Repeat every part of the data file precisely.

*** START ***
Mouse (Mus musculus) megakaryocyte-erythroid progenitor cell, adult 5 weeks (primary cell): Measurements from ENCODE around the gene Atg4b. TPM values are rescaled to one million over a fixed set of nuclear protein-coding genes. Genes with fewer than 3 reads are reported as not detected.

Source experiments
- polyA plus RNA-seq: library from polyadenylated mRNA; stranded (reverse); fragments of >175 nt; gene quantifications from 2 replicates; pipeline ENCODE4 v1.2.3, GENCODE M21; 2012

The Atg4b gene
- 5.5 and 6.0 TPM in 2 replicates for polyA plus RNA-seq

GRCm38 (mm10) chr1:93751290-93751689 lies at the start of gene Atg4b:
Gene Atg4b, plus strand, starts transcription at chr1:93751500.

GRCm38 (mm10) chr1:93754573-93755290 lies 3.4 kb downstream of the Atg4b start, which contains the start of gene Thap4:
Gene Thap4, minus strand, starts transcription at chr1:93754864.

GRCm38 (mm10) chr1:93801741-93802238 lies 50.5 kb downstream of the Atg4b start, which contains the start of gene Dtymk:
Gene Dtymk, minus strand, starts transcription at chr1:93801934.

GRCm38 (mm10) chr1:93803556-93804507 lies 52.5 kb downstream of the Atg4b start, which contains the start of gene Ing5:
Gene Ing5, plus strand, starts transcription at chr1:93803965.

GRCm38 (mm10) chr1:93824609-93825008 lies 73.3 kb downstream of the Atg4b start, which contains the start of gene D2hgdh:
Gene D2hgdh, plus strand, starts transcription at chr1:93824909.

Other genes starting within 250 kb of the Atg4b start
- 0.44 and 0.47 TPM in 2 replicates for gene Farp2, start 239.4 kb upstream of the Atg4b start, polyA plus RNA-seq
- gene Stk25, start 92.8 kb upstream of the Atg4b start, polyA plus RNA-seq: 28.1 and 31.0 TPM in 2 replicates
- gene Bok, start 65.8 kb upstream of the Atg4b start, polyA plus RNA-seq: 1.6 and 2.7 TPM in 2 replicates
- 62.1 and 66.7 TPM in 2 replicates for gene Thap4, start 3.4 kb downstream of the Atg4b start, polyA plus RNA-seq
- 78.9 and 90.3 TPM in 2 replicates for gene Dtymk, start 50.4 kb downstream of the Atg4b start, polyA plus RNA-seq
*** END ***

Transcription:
Mouse (Mus musculus) megakaryocyte-erythroid progenitor cell, adult 5 weeks (primary cell): Measurements from ENCODE around the gene Atg4b. TPM values are rescaled to one million over a fixed set of nuclear protein-coding genes. Genes with fewer than 3 reads are reported as not detected.

Source experiments
- polyA plus RNA-seq: library from polyadenylated mRNA; stranded (reverse); fragments of >175 nt; gene quantifications from 2 replicates; pipeline ENCODE4 v1.2.3, GENCODE M21; 2012

The Atg4b gene
- 5.5 and 6.0 TPM in 2 replicates for polyA plus RNA-seq

GRCm38 (mm10) chr1:93751290-93751689 lies at the start of gene Atg4b:
Gene Atg4b, plus strand, starts transcription at chr1:93751500.

GRCm38 (mm10) chr1:93754573-93755290 lies 3.4 kb downstream of the Atg4b start, which contains the start of gene Thap4:
Gene Thap4, minus strand, starts transcription at chr1:93754864.

GRCm38 (mm10) chr1:93801741-93802238 lies 50.5 kb downstream of the Atg4b start, which contains the start of gene Dtymk:
Gene Dtymk, minus strand, starts transcription at chr1:93801934.

GRCm38 (mm10) chr1:93803556-93804507 lies 52.5 kb downstream of the Atg4b start, which contains the start of gene Ing5:
Gene Ing5, plus strand, starts transcription at chr1:93803965.

GRCm38 (mm10) chr1:93824609-93825008 lies 73.3 kb downstream of the Atg4b start, which contains the start of gene D2hgdh:
Gene D2hgdh, plus strand, starts transcription at chr1:93824909.

Other genes starting within 250 kb of the Atg4b start
- 0.44 and 0.47 TPM in 2 replicates for gene Farp2, start 239.4 kb upstream of the Atg4b start, polyA plus RNA-seq
- gene Stk25, start 92.8 kb upstream of the Atg4b start, polyA plus RNA-seq: 28.1 and 31.0 TPM in 2 replicates
- gene Bok, start 65.8 kb upstream of the Atg4b start, polyA plus RNA-seq: 1.6 and 2.7 TPM in 2 replicates
- 62.1 and 66.7 TPM in 2 replicates for gene Thap4, start 3.4 kb downstream of the Atg4b start, polyA plus RNA-seq
- 78.9 and 90.3 TPM in 2 replicates for gene Dtymk, start 50.4 kb downstream of the Atg4b start, polyA plus RNA-seq